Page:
I haven’t updated much in 2015. I accepted a new position at work which required I awaken the left brain linear thinking bear which had been hibernating deep inside my subconscious. I became so focused on my goal (reducing a tremendous variance and taming the wild Inventory horse that seemingly kept escaping an unlocked barn); that writing became secondary to my day to day life.
Writing has always been my salvation. It’s my comfort and security but I had to block out a majority of my right brain to get a firm grip on my job.
What I discovered over this past year is the power and value of becoming a linear thinker; streamlining issues; being analytical and pragmatic in my approach to problem solving. I once thought the left brain was for librarians, mathematicians, scientists and other dull people who sucked the air dry with the boredom of statistical data. I loved my free thinking creative self and never saw the need to be anything different than the poetic soul God made me to be.
Then something changed. I was introduced to this foreign world of perpetual inventory where parts never really stop moving and it was my job to watch the movement and track it from so many points with multiple variables.
It was like the game of Catch the Chicken Rocky had to play to get ready for his big fight.
Only imagine over 800 running chickens in two separate barns with farmers plowing through every 5 minutes asking how many chickens you caught; screaming “we need more eggs!” The villagers are going hungry because you can’t produce enough eggs and there are random people taking eggs, chickens, hay, your pitchforks, they’re dropping off their old tractors, stomping around your yard, throwing parties in your barn yet you become responsible for the great egg famine. No ones eating. You have farmhands but they are only accustomed to taking the eggs to the market. How ever many eggs they’re told to bring. Other than that they’re content watching you chase chickens around the yard.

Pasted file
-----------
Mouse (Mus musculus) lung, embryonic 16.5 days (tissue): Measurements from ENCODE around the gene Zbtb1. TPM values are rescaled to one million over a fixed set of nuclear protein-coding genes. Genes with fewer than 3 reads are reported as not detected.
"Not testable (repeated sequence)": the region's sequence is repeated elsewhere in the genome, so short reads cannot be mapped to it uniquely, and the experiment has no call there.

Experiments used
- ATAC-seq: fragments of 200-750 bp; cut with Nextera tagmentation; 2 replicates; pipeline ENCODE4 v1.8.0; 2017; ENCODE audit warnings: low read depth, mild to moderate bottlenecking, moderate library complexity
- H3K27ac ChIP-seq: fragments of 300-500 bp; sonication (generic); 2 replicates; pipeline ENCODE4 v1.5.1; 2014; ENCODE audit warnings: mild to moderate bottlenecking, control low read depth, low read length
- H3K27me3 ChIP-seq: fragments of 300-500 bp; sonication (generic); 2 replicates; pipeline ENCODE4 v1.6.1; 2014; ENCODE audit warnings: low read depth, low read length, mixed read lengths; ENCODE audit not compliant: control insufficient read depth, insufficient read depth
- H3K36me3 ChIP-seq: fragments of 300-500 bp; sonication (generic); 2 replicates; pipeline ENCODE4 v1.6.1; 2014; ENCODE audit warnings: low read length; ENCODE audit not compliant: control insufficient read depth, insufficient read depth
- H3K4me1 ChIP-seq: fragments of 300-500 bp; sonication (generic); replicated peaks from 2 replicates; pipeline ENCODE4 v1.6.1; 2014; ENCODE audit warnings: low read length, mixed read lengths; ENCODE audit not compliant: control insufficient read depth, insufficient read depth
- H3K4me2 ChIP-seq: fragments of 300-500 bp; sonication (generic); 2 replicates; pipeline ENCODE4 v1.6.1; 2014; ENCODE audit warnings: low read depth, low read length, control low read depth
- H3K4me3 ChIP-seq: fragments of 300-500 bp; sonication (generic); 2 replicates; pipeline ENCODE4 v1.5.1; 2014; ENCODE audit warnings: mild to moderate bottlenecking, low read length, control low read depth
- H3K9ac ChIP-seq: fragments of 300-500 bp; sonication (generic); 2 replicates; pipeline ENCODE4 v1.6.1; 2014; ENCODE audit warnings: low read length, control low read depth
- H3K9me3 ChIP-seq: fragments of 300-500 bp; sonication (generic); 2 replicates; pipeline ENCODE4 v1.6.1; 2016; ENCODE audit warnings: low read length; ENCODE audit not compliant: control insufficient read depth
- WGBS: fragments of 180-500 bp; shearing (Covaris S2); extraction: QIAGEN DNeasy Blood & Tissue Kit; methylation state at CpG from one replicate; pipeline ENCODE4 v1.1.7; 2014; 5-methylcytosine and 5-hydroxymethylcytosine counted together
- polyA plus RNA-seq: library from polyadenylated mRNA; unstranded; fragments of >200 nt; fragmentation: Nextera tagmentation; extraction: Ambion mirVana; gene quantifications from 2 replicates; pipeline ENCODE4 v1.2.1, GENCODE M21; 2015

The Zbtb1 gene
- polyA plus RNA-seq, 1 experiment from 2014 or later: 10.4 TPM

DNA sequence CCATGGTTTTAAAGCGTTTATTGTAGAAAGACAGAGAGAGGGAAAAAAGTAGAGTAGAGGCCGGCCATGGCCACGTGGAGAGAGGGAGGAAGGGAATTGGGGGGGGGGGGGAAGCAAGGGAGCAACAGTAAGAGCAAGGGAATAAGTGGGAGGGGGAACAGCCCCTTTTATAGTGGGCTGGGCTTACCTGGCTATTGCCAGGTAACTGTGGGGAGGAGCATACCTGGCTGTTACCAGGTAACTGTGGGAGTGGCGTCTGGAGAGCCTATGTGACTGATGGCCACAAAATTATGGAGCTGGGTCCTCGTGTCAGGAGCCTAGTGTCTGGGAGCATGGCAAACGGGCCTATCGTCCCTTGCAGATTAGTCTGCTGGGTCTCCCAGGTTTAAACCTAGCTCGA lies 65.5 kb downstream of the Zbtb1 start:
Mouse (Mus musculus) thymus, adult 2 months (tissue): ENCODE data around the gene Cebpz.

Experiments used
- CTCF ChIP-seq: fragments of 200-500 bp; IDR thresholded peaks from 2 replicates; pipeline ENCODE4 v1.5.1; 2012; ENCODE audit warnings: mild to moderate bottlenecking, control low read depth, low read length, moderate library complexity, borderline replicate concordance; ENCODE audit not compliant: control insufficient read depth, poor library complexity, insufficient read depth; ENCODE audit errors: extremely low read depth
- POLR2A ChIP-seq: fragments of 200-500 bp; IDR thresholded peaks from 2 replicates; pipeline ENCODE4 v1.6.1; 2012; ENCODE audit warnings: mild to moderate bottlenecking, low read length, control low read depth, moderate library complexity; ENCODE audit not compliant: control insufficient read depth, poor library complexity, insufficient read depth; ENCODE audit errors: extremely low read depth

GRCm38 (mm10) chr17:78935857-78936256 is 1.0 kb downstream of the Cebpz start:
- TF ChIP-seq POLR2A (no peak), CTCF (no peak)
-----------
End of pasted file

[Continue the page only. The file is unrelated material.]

And your directive is “don’t lose one chicken, don’t have an egg shortage and don’t crack one egg!”
It seemed insurmountable and overwhelming at first then I began to blend logic and pragmatism to build something powerful.
Logically how many chickens can this yard hold? How many eggs can one chicken have? How many chickens were dropped off? Why are they laying eggs all over the yard? Lets put them in this room to lay and hatch. How many are needed? Who needs them? Give each farmer a separate delivery time. Tag the chickens as they come in, clean out the barn, clear it of old hay, assign the chickens a coop, keep it clean, don’t allow farmers to just drop by, control the broken eggs, and keep everyone off your farm until it’s functioning. Whatever you do don’t let the loud clucking of chickens distract you off your game. They’re chickens, they cluck, keep it moving.
The process was daunting because people who’ve never had to catch a chicken had plenty of advice about the proper way to do it. People who wanted the eggs didn’t care about the farm, people who supplied the chickens took little responsibility for the condition of the chickens and no one knew how many eggs cracked before I suited up in my overalls.
I shut down my right brain and leaned so far to the left I bruised my shoulders. But I was awakened to the power of the left brain and I exercised that muscle to the point folks were comparing it to Serena Williams massive ummm muscle.
I have a quiet, clean efficiently functioning farm now. The chickens are trained to remain in their coop. Eggs are hatched and delivered as needed. We have all learned our part in the farming process and the villagers are eating healthy.
As for me I learned to use my left and right brain accordingly; as I now understand the value of not putting all my eggs in one basket.
I love “farming” but I need the balance of creativity to make myself whole. So I’m going back to updating my blog every Sunday. It’s like a mental massage to cleanse the workweek woes away.
I hope you’ll join (or rejoin) me in my new journeys.